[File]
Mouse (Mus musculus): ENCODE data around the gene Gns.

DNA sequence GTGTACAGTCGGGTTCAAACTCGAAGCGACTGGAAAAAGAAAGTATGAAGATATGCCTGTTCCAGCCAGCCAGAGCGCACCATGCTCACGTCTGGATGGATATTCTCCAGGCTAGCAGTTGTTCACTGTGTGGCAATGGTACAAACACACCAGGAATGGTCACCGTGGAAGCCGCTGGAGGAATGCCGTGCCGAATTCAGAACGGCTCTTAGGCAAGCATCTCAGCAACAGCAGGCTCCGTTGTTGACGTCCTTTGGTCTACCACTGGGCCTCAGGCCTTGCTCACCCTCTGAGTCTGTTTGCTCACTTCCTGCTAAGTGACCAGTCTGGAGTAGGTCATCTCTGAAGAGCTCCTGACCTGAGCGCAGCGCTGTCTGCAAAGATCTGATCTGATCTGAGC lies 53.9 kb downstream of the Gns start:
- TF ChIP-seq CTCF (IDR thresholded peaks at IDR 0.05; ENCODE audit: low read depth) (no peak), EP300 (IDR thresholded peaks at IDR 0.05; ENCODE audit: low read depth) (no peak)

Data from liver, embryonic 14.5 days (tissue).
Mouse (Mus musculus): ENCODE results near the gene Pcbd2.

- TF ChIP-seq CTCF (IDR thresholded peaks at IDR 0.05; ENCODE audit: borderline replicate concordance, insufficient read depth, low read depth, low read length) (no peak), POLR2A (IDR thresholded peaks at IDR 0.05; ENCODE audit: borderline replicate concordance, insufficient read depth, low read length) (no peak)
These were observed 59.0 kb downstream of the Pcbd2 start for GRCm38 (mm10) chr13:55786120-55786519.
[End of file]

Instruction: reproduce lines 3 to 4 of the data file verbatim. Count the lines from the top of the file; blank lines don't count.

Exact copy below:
- TF ChIP-seq CTCF (IDR thresholded peaks at IDR 0.05; ENCODE audit: low read depth) (no peak), EP300 (IDR thresholded peaks at IDR 0.05; ENCODE audit: low read depth) (no peak)

Data from liver, embryonic 14.5 days (tissue).